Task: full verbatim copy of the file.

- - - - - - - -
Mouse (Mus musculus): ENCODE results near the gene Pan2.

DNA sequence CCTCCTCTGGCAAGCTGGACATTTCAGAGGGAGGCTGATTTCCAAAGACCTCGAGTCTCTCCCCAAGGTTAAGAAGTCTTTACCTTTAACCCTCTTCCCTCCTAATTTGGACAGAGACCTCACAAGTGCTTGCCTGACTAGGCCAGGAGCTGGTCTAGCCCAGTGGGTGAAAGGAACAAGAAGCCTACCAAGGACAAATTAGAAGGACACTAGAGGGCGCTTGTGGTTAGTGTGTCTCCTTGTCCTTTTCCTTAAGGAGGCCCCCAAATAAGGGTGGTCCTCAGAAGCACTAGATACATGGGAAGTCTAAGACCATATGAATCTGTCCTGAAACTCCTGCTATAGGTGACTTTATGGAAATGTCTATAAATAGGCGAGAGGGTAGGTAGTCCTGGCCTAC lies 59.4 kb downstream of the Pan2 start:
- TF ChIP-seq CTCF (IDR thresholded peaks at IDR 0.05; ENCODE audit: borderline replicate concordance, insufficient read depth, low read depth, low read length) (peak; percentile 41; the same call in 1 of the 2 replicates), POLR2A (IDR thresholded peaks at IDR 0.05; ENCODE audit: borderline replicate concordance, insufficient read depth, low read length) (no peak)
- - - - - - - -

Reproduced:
Mouse (Mus musculus): ENCODE results near the gene Pan2.

DNA sequence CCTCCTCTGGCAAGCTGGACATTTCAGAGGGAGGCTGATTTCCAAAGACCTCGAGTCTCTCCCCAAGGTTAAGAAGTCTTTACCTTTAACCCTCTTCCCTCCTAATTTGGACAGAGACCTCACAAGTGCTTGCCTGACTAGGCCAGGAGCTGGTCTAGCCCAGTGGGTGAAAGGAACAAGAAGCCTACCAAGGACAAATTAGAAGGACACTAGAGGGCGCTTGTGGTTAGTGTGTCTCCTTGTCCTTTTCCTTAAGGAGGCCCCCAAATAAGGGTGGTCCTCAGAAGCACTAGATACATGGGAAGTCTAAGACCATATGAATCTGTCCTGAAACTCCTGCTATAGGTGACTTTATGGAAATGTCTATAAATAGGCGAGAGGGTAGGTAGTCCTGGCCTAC lies 59.4 kb downstream of the Pan2 start:
- TF ChIP-seq CTCF (IDR thresholded peaks at IDR 0.05; ENCODE audit: borderline replicate concordance, insufficient read depth, low read depth, low read length) (peak; percentile 41; the same call in 1 of the 2 replicates), POLR2A (IDR thresholded peaks at IDR 0.05; ENCODE audit: borderline replicate concordance, insufficient read depth, low read length) (no peak)